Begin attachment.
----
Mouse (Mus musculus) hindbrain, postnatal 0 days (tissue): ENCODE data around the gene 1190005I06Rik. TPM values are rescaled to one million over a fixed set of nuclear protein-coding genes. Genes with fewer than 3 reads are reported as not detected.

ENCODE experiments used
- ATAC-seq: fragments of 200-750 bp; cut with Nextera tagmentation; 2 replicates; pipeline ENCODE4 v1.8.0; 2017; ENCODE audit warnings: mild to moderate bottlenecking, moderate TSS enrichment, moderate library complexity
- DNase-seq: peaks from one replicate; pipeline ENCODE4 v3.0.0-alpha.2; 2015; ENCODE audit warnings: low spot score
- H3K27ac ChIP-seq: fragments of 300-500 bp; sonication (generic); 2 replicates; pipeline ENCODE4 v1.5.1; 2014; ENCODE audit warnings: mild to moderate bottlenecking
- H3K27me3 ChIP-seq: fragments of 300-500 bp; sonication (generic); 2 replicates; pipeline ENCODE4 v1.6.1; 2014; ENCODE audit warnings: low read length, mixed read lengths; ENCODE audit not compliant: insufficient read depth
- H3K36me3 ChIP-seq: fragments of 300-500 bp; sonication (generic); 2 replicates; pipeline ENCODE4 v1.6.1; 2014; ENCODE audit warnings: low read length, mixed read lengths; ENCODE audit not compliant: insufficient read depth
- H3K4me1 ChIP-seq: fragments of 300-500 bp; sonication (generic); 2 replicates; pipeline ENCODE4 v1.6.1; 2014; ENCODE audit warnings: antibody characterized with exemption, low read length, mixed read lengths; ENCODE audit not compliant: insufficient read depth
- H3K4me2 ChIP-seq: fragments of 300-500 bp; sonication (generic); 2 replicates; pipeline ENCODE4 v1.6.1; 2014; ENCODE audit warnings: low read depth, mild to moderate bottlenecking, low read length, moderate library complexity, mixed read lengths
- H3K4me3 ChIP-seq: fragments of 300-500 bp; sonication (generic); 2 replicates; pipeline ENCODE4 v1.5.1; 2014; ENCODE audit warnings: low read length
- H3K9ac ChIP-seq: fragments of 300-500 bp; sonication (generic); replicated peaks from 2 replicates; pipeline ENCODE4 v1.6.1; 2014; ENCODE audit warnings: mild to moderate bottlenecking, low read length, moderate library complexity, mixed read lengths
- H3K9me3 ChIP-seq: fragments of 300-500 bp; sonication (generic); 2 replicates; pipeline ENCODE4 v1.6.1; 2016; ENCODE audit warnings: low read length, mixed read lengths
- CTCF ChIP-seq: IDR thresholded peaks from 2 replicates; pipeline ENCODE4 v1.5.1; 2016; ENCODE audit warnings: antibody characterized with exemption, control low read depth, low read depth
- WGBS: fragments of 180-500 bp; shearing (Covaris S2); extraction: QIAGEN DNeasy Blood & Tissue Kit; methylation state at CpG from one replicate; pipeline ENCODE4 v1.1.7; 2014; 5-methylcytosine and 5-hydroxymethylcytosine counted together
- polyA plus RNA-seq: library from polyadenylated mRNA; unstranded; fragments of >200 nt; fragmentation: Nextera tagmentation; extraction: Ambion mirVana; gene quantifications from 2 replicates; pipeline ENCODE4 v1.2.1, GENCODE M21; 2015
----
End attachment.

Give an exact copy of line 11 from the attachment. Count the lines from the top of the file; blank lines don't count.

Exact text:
- H3K9ac ChIP-seq: fragments of 300-500 bp; sonication (generic); replicated peaks from 2 replicates; pipeline ENCODE4 v1.6.1; 2014; ENCODE audit warnings: mild to moderate bottlenecking, low read length, moderate library complexity, mixed read lengths